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I believe distances only become distorted depending on the distance metric. Haversine is valid for both models, but generally, all formulas need to be coord transformed (as one typically does in physics when doing coord transforms...)
I stand corrected. It's not only the distance metric that's undoing the curvature change. During the cartesian_to_celestial coord change: 3 things happen:
- The axis changes
- all coordinates change
- the distance metric changes
It's the combination of these 3 factors that makes sure the universe doesn't change curvature.
Take a sphere, go from (x,y,z) to (lat,long,dist) and it will still look like a sphere. So coord transforms, when done correctly, don't distort curvature. The rest of the reasoning in the post above was correct though.

Also i'd like to reiterate the goal here:
We've created a thought experiment that shows that:
- the shape of the universe can be changed, without affecting the physics
- it is impossible to differentiate between the different shaped models. There exists no test, observation or measurement to find a difference.
- The universe can have many different shapes and we'll never be able to prove which one. Flat and globe are both possible though. As is a simulation, or no shape or ...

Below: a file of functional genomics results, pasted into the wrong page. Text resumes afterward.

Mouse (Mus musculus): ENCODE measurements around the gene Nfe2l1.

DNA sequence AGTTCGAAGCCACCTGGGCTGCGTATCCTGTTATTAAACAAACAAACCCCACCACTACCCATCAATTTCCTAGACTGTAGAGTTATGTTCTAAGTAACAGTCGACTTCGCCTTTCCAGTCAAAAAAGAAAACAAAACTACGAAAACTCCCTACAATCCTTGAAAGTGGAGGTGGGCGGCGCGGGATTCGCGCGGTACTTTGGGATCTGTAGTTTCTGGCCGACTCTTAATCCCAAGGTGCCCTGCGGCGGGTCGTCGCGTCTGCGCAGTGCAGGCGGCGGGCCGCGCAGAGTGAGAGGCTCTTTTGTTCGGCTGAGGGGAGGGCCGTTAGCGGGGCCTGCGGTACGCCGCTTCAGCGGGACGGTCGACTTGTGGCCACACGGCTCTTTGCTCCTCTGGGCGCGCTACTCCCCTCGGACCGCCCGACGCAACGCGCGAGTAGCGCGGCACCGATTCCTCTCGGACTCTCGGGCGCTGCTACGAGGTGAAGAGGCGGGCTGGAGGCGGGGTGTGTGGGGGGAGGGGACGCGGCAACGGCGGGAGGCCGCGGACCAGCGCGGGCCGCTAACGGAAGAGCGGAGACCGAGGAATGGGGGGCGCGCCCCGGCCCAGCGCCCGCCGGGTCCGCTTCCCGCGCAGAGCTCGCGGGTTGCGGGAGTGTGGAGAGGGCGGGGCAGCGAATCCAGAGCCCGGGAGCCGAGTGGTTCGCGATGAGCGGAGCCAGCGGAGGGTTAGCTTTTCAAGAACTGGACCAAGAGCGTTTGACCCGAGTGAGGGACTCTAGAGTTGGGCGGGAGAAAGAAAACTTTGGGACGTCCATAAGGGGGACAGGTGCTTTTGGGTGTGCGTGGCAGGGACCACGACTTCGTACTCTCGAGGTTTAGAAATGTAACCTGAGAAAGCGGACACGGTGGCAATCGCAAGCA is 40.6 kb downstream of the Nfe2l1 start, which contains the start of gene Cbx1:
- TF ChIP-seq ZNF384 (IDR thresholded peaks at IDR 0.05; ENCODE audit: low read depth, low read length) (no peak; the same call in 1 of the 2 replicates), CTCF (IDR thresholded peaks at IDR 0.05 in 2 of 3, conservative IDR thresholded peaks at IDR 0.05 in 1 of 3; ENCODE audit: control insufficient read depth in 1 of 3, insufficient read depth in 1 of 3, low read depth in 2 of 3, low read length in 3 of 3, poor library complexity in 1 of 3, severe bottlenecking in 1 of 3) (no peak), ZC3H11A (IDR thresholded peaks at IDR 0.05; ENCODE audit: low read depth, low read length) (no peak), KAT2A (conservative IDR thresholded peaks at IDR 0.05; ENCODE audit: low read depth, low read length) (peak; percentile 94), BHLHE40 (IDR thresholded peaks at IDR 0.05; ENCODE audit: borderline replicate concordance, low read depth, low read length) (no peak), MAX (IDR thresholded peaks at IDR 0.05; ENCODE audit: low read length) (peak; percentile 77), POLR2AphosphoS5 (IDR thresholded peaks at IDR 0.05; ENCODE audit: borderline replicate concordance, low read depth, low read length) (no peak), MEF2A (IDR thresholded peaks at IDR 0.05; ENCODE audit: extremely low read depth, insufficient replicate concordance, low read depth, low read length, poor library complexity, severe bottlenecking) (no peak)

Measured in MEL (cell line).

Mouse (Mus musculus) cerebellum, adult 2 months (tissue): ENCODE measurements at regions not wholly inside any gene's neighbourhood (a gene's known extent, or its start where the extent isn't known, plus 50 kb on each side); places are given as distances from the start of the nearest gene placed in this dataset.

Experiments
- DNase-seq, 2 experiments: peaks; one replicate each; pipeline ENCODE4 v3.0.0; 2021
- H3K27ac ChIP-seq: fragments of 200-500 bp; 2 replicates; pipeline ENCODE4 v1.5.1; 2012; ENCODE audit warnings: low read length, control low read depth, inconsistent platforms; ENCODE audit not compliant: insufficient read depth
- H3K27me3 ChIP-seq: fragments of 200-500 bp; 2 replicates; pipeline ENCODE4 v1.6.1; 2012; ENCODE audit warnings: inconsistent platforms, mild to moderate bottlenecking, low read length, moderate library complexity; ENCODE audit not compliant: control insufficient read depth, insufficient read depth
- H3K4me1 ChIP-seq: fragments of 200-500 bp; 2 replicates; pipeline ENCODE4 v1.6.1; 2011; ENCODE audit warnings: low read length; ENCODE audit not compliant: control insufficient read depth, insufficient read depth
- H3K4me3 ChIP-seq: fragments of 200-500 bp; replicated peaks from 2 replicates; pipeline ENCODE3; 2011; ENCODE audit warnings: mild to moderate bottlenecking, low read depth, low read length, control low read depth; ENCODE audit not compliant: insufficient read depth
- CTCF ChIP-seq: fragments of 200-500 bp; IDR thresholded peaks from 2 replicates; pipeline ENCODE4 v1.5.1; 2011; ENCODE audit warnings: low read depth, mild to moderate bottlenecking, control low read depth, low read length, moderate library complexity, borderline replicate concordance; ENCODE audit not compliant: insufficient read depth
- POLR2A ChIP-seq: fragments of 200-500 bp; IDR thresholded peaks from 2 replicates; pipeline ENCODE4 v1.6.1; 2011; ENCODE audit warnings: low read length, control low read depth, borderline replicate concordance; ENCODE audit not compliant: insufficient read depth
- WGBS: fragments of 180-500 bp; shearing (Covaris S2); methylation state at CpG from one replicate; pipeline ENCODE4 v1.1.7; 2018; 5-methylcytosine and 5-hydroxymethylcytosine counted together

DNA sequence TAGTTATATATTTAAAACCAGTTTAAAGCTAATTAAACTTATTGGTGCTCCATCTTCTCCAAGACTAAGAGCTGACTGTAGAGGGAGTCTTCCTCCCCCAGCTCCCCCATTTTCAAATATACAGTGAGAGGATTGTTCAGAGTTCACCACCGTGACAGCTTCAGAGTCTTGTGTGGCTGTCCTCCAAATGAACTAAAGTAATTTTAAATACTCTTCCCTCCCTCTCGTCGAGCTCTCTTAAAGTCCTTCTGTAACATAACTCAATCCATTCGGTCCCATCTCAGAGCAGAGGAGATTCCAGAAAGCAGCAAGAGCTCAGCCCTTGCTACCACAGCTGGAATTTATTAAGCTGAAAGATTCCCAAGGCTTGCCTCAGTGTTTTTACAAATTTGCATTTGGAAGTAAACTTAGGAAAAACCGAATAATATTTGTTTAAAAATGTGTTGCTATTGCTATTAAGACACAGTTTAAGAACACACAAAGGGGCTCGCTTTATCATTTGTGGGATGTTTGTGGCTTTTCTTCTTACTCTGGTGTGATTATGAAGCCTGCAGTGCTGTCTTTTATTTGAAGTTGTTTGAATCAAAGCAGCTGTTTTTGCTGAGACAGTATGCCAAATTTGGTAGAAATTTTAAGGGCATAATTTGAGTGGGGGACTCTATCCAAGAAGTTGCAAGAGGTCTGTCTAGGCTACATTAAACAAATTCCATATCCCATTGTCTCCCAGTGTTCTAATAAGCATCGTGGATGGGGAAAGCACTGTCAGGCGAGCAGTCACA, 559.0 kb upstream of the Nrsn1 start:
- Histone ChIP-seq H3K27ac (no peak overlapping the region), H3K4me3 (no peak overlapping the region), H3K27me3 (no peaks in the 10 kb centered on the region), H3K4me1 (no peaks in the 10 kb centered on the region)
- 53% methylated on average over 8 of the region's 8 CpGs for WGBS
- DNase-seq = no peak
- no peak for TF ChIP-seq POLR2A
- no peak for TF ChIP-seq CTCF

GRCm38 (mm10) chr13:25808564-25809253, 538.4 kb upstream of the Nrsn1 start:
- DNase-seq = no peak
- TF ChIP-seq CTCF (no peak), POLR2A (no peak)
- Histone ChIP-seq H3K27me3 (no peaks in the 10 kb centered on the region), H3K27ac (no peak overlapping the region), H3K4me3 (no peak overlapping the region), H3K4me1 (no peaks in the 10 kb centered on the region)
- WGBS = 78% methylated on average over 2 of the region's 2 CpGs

And as a side-effect we've also created a fully working flat-earth model. :)
« Last Edit: February 03, 2022, 12:12:46 AM by troolon »

Offline jimster

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Re: Found a fully working flat earth model?
« Reply #77 on: February 03, 2022, 03:41:35 AM »
The haversine gives the correct distance over the surface of a sphere between two points. When you transform this onto a 2d circle as in the FAQ map, you can have each point on the same lat/long as on a sphere. But those points are no longer on a sphere where the lat/long are both polar coordinates. Latitude is now along a straight line, you can't do trig with a straight line. Lat/long no longer has the meaning that makes haversine valid. All you are ever doing is getting the same answer as you would on a sphere. But you are no longer on a sphere, haversine means nothing when it is not segments of a curved surface. Of course you get the same answer, all you did was plug the same numbers into the same formula, but the formula does not apply to the product of the transformation. The distance must be calculated as the distance between the endpoints of the arc.

It is as if you took a flat map and determined a distance  by d = sqrt( (x2 - x1)squared + (y2 - y1)squared ), map it onto a sphere, label each point with the x,y position and then use the same formula with the same numbers, you get the same answer. But it isn't right, because the formula is only valid on a plane.

Meanwhile, in the real world, if you stretch latex over a sphere and paint the land masses of the earth on it, you can make a map with correct distances (haversone works). If you peel it off from the south pole up and flatten it, the southern hemisphere will have to stretch out. This is why Australia is half again as wide on the FAQ map. Now it is flat, though, and you need (angle. distance) and use 2d polar coordinate trig. Then you will get a number that matches the appearance/physical measurement of your transformed flat map. No stretchy ruler needed, it is a different distance, per Gauss.